Why runners are so susceptible to skin cancers

There are few downsides to being a runner, but one of them is that you are in the high risk category for skin cancer. Sorry to put a downer on your enthusiasm for getting fit - or staying fit - in 2015, but at this time of year it's important to know. Especially given a recent NSW Cancer Institute study that found that more people than ever are forgetting to apply sunscreen.

A couple of months ago I required the removal of basal and squamous cell carcinomas on my forehead, chest and the back of one hand. Basal cell carcinoma happens most often on parts of the skin that get frequent exposure to the sun. The skin cancer is less serious than melanoma, but still of concern. The experience made me feel mortal - I'm actually looking forward to going back in three months for a further checkup. Having grown up in Queensland and spent a good portion of my life outdoors, I'm a prime candidate for skin cancers to occur.

More than a mere Hugh and cry

Actor and keen athlete Hugh Jackman made an impassioned plea to his fans last May, having had basel cell carcinomas removed from his face. Jackman's wife Deborra-Lee Furness had urged him to get the spots checked out by a dermatologist. "Please don't be foolish like me. Get yourself checked. And use sunscreen!" Jackman tweeted.

An added problem for runners is that sweating through physical exercise increases the risk of sunburn by raising the photosensitivity of the skin. 

A study by the dermatology department of the University Hospital Tuebingen in Germany even found that high-intensity exercise depleted the immune system, thereby increasing runners' susceptibility to skin cancers and melanoma. This finding is contentious, and Katie Clift of the Queensland Cancer Council says there is not enough reliable evidence to prove a link between high-intensity training and a depleting immune system.

"From what our researchers have seen, it tends to relate more to skin infections than skin cancer," she says.

Not disputed, however, is that sun exposure is the most common environmental risk factor for melanoma, the most serious form of skin cancer and the fourth most common cancer in NSW. Men are more susceptible, with a 2007 study by the NSW Cancer Institute finding males were 1.5 times more likely to be diagnosed with melanoma and 3.3 times more likely to die from melanoma compared with females.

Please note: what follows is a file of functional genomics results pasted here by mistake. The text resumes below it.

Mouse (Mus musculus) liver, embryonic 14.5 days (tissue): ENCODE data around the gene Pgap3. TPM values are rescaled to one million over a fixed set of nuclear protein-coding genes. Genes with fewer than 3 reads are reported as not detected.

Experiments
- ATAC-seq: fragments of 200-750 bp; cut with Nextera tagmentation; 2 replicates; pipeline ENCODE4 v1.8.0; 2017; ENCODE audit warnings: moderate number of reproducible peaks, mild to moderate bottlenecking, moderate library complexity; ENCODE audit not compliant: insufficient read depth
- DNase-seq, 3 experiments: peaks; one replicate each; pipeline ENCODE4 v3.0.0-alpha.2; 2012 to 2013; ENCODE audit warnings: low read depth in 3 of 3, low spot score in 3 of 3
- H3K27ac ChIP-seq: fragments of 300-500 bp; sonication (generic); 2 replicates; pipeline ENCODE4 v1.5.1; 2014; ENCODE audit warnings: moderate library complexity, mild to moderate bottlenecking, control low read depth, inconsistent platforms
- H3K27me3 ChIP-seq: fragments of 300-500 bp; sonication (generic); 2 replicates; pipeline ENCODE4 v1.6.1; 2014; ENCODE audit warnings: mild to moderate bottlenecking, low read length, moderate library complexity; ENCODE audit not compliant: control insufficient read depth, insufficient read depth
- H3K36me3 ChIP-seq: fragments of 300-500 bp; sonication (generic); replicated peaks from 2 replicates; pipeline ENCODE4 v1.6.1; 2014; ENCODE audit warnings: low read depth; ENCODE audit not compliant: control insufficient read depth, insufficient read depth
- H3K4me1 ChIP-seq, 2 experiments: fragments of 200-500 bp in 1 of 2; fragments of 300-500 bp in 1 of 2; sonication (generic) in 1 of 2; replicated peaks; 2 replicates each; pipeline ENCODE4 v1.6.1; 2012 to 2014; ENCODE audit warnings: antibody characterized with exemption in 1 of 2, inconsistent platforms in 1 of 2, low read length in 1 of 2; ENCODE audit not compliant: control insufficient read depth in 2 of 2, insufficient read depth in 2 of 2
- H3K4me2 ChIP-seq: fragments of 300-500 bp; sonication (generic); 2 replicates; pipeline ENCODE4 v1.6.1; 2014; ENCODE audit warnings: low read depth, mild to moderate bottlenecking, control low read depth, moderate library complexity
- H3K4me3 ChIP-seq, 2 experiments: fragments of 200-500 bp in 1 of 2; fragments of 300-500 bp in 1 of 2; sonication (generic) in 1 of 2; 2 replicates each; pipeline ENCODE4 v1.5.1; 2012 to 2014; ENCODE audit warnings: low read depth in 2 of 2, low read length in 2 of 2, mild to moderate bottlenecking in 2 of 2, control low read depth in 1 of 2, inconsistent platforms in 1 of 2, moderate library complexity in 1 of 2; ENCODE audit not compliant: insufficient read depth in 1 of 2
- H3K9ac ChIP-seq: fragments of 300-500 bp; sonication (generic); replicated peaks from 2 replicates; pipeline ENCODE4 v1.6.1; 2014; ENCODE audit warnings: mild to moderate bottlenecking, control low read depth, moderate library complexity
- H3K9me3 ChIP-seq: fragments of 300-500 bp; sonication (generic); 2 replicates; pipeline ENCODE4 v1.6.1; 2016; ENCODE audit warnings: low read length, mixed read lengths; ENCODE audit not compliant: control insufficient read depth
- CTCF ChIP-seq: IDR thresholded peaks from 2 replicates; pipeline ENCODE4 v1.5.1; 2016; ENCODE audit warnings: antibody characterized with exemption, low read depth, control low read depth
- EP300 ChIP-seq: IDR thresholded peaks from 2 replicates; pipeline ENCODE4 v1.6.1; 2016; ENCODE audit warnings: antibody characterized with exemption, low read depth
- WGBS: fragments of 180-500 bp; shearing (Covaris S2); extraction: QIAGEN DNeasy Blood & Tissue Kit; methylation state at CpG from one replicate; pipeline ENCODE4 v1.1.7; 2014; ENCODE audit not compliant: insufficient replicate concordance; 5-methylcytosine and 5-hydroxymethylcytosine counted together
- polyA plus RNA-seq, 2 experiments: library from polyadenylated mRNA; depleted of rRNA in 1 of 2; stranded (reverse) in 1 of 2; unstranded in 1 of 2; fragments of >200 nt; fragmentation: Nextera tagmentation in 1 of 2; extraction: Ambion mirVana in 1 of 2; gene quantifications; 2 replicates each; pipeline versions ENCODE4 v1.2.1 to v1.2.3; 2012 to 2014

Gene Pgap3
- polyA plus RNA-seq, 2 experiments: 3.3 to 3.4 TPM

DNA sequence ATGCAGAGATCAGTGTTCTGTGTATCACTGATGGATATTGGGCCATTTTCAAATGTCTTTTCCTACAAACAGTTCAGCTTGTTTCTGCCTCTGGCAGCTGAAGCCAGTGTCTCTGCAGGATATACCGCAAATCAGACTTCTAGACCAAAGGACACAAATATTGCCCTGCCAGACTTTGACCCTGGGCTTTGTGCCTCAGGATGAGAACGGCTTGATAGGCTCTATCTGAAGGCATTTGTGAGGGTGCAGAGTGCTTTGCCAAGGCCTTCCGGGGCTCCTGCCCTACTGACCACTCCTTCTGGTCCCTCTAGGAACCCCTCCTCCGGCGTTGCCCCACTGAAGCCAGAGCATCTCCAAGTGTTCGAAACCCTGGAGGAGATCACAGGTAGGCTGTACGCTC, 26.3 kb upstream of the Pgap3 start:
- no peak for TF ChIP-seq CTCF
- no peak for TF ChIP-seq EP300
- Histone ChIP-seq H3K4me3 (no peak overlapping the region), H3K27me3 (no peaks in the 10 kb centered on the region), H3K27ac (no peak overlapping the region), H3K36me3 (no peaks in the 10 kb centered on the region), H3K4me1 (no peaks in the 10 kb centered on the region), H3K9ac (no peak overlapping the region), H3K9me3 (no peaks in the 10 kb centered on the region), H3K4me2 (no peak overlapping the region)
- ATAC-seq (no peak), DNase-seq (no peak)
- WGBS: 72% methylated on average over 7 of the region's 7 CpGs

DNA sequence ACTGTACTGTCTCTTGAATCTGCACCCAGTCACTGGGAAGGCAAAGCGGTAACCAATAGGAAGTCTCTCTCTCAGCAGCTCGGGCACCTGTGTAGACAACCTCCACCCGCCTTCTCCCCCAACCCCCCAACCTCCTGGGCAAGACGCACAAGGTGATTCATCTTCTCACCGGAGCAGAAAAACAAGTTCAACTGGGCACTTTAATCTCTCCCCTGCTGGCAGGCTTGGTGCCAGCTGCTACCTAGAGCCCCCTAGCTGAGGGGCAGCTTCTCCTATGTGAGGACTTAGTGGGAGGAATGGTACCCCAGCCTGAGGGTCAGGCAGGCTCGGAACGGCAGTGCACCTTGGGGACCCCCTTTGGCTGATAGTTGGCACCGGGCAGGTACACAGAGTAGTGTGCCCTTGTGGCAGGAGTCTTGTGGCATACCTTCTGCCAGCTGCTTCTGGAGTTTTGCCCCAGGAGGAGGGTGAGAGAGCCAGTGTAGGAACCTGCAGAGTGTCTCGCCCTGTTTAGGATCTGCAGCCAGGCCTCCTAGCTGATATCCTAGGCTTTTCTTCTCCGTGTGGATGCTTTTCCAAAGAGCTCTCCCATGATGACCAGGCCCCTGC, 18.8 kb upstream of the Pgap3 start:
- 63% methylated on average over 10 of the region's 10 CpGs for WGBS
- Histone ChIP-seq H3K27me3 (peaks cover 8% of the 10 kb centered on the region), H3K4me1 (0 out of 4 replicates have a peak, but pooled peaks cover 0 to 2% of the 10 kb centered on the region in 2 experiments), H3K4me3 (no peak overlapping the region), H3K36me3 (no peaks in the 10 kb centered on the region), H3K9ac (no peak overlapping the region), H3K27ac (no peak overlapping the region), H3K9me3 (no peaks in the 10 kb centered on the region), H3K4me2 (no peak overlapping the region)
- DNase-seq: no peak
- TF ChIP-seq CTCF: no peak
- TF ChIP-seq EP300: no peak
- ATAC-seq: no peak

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Anywhere, anytime

Melanoma can appear at any age and on any area of the body – not only those exposed to the sun. People with fair skin, skin that burns easily, the presence of many moles, and a family history of skin cancer are at greater risk.

The running community has grown massively in recent years. A report on sport and active recreation in Australia in 2012 found that running as a choice of sport had increased 100 per cent since 2005.

That's a lot more people regularly exposing themselves to the sun than even seven years prior.

Here's a guide for runners from the Queensland Cancer Council on how best to minimise your risk of skin cancer:

  • Sun protection is required whenever the UV Index is three or above, so it's best to run when the UV is below that mark. Runners can download for real-time UV levels anywhere in Australia.
  • Runners should reapply sunscreen every two hours for best protection, and be aware of sweating the sunscreen off. If you sweat a lot while running, reapply more frequently.
  • Runners should apply one teaspoon per limb to exposed skin. As a minimum, use SPF30 broad-spectrum, water-resistant sunscreen.
  • Apply sunscreen before you get dressed to run, especially on race days. This allows for better coverage and penetration. It'll also reduce the chances of you forgetting to apply it altogether due to pre-race excitement or nerves.
  • Sunscreen isn't a suit of armour – extended periods of sun exposure require additional methods of sun protection, such as a hat and sunglasses.
  • New performance materials mean that some longer-sleeved shirts can be cooler to run in and draw sweat away from the body.

Clift says early detection is vital to improving skin cancer survival rates. "It is imperative to get to know your own skin," she says. "If you notice a new spot or lesion, or a spot or lesion change in shape, colour or size, visit your GP immediately."

What sun-safe running tips do you swear by?

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